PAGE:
Many of us covet just-flushed cheeks—a hallmark of good healthy and vitality—but if you’re one of an estimated 16 million Americans with rosacea, a chronic skin disorder marked by a ruddy, red complexion, life may not be so rosy. In a study conducted by The National Rosacea Society, 76 percent of respondents said it dashed their self-confidence and 41 percent reported it had caused them to cancel social engagements or avoid hanging out in public.
Even though the skin condition affects about five percent of the population, rosacea is often misunderstood. “Rosacea is one of the most under-diagnosed skin conditions affecting adults,” says Fredric Brandt, M.D. a dermatologist based in New York and Miami. In fact, a Gallup survey found that nearly 70 percent of Americans have no knowledge of its existence, including how to recognize and treat it. Here’s the 411 on rosacea:
What it is—and is not: Redness on the cheeks, nose, chin or forehead are telltale signs of rosacea. The skin condition is often accompanied by small visible blood vessels on the face, acne or watery, irritated eyes.
Rosacea is a progressive disease. It’s kind of like that closet you keep meaning to organize, which only gets worse when left unattended. If you take care of rosacea early on, though, it can be managed. The problem is, most people mistakenly identify rosacea as another skin issue. Leslie Baumann, M.D., a dermatologist, researcher and author, says she comes across many patients who simply think they just have abnormally sensitive skin. “I rarely have a patient come in and say ‘I have rosacea,’” she says. “They say, ‘My skin is always red,’ instead.”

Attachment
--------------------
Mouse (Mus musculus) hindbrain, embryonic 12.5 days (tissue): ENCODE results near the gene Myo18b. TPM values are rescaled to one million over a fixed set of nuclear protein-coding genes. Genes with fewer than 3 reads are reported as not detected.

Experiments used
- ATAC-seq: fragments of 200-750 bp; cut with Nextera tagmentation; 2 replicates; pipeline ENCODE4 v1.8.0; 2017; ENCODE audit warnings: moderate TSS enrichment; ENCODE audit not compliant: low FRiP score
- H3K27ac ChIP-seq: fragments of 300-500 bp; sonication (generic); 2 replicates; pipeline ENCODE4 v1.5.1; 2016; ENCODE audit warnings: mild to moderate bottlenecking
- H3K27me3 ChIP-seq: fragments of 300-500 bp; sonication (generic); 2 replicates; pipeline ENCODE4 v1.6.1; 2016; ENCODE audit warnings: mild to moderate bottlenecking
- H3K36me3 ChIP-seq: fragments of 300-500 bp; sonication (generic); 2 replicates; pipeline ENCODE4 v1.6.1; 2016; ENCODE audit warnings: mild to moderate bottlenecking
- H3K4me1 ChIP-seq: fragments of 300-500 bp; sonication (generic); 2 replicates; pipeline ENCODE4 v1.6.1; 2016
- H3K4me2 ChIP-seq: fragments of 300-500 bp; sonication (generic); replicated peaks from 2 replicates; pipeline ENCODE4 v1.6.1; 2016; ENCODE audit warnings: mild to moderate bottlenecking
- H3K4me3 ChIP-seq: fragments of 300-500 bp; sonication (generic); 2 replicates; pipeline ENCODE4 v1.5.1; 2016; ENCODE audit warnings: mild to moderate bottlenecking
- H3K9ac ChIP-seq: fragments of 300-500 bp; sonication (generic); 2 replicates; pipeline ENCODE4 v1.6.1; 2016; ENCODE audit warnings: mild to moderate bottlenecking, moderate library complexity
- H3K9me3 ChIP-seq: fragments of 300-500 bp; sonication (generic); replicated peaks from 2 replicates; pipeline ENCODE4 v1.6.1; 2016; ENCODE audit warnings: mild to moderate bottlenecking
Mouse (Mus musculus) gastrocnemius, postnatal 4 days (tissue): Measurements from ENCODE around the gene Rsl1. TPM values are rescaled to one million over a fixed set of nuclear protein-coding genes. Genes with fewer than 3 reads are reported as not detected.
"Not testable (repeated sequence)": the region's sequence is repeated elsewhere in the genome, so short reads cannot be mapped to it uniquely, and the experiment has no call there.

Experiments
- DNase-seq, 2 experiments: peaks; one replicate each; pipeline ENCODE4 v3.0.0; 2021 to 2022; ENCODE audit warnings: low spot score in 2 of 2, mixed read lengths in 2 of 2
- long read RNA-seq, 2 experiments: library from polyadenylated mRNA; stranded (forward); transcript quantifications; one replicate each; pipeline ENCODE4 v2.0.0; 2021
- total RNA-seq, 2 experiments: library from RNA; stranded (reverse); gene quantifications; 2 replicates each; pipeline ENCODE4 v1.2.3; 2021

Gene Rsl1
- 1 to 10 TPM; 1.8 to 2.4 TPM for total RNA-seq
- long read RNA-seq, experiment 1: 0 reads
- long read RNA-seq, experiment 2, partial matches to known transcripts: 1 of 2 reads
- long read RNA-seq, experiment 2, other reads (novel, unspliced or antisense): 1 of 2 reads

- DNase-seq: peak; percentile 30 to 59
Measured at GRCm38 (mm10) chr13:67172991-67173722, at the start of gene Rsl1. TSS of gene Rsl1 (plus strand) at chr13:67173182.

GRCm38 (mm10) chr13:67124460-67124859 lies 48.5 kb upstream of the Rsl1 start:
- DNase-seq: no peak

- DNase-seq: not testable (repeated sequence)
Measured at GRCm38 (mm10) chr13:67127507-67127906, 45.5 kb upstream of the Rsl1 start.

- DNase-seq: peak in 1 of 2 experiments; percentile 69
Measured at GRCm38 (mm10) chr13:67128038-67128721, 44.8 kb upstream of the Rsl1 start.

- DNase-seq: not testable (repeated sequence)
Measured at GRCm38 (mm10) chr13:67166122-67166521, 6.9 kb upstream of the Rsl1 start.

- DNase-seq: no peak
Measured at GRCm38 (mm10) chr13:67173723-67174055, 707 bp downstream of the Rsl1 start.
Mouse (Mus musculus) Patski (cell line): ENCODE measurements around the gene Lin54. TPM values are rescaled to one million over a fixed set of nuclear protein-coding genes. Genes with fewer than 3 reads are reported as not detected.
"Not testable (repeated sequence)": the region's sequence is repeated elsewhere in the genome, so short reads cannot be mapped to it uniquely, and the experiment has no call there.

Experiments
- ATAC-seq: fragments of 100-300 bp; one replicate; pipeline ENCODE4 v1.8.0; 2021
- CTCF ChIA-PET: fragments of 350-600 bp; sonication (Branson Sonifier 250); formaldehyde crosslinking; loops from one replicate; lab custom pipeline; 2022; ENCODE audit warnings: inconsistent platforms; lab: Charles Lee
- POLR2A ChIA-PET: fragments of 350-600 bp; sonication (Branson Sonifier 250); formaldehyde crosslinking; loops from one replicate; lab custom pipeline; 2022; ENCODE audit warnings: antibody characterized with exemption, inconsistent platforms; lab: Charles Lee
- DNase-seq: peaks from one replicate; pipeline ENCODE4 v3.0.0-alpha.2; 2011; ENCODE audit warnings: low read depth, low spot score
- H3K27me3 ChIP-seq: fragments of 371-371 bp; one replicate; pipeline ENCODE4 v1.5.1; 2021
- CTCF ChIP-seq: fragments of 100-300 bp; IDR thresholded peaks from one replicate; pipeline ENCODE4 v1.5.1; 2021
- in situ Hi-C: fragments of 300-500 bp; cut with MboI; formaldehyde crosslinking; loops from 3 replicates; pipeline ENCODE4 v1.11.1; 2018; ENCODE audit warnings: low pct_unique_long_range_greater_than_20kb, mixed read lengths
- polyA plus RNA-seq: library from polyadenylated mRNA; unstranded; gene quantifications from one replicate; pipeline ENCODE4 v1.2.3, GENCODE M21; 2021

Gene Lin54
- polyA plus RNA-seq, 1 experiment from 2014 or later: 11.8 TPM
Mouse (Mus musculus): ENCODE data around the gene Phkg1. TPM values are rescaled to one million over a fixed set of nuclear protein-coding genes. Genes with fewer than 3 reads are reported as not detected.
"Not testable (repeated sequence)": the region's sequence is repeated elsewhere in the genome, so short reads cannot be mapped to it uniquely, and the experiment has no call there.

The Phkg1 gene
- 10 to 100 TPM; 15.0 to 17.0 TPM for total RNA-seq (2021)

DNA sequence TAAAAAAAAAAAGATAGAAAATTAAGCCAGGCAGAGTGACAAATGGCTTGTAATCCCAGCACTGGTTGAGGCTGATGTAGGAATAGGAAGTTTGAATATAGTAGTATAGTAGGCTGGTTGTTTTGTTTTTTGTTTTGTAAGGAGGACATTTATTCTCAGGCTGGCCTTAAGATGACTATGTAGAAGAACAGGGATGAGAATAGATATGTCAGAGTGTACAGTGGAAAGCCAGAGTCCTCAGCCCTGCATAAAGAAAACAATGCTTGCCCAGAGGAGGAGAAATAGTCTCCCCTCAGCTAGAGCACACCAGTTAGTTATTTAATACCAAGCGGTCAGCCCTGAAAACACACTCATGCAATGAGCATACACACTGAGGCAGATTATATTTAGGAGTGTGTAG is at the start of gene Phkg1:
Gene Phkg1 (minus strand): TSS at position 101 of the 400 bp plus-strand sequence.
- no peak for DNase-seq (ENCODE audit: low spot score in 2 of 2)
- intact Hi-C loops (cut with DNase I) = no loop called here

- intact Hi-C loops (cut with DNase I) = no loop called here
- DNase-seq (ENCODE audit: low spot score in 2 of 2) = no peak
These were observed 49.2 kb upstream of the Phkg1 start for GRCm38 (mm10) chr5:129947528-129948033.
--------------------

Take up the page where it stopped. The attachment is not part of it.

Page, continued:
Stay protected from harmful UV rays with this season's newest sunscreen launches.
Are you addicted? Learn how to break the habit.
Amp up your summer wardrobe with these flattering finds.
We'll help you pinpoint what's triggering those weird eyelid tweak-outs.
Get moving for a firmer and better toned behind.
Return to the Mobile Site